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- January 29, 2009 at 10:29 am #23426bennyryan1996Guest
As a strength and conditioning coach I am beggining to train larger groups of athletes than I have previously, and I have decided that I may be benificial for me to create some kind of testing protocol for my new athletes focusing on possible weaknesses that may be corrected through corrective exercise.
As I am only relitively new to the area of training I feel that I hold barely any knowledge in the areas of testing for weaknesses and performing the required exercises, and am wondering two things.
Firstly is it worth my time focusing the corrective side of conditioning?
And secondly where would be a good place to start gathering a knowledge base on testing protocols and exercises? (Internet sites, books etc??)
Thanks, Ben RyanJanuary 29, 2009 at 10:57 am #24931bris83Guest
In my view this only wastes precious time with your athletes. As an example when i see player for the first time doing some light squats and their knees go in I can work out that their glute medius and VMO’s probably arent that strong or firing correctly. I can therefore add exercises to strengthen them, however, if you go through quite a formal movement screen then this can waste time. Of course this is only my opinion and there are different ways to reach the same goal.
For help on corrective exercise eric cressey’s work is worth a read as is any work on t-nation or elitefts and of course this site!January 29, 2009 at 11:41 am #24934diehardsGuest
How can you develop a proper training program without an analysis of what the athlete is capable of??? I think it is certainly worth your time to spend at least some time with an athlete before you give them a training program. The sooner imbalances are corrected the better and will hopefully lead to a better athlete who is more injury resililent.
It doesnt have to take a lot of time or resources. A quick video (using their mobile phone) of their squat technique and also their single leg squat control can sometimes tell you all you need to know about their lower body.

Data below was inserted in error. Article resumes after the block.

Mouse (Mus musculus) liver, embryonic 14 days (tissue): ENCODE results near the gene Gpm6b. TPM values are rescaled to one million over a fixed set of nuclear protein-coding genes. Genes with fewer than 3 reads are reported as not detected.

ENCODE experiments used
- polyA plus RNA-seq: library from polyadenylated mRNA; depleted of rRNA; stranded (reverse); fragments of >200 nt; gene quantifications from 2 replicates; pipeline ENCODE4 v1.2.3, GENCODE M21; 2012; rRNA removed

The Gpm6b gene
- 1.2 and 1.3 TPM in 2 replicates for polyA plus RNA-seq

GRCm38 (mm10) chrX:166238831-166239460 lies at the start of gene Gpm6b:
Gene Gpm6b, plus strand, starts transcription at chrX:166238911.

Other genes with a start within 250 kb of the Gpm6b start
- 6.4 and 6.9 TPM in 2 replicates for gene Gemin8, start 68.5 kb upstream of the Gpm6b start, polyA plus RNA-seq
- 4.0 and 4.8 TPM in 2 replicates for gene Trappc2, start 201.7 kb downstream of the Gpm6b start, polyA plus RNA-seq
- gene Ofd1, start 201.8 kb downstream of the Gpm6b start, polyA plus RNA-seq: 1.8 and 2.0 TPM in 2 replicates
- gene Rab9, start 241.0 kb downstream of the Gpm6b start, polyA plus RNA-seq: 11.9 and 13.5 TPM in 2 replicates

Looking at their posture will also let you know a lot about their upper body – is their thoracic spine kyphotic or are their scapula protracted???
I believe it is time well spent!January 29, 2009 at 2:11 pm #24933yiddlesGuest
I’d maybe pick up “building the efficient athlete” by Eric Cressey and Mike Robertson. Lots of good info but quite pricey.January 29, 2009 at 3:43 pm #24932bris83Guest
My programming and exercise prescription comes from knowing my athletes exceedingly well, having coached many of them from the age of 15. This is also balanced with the the typical areas that are weak in rugby athletes, essentially rotator cuff, posterior chain strength and single leg strength. Athletes that come to me whom i do not know have undergone a basic physiotherapy screening, therefore i do not see the point of wasting more time putting them through something similar if the only aim is to tick a box.
The main aim I have with every athlete is to be able to perform an excellent back squat, an adequate power clean, ability to handle their own body-weight through chin/pull-up variations and healthy shoulder functions. Naturally there will be players who do not meet all of the criteria or whom require something more individual but that is the aim.
There is nothing wrong with having a professional athlete who you do not know perform squats with 40-60kgs or attempt a pull-up, having spoken to them first you will also have knowledge of their strengths/weakness.
Once again this is my opinion and has worked thus far for me.
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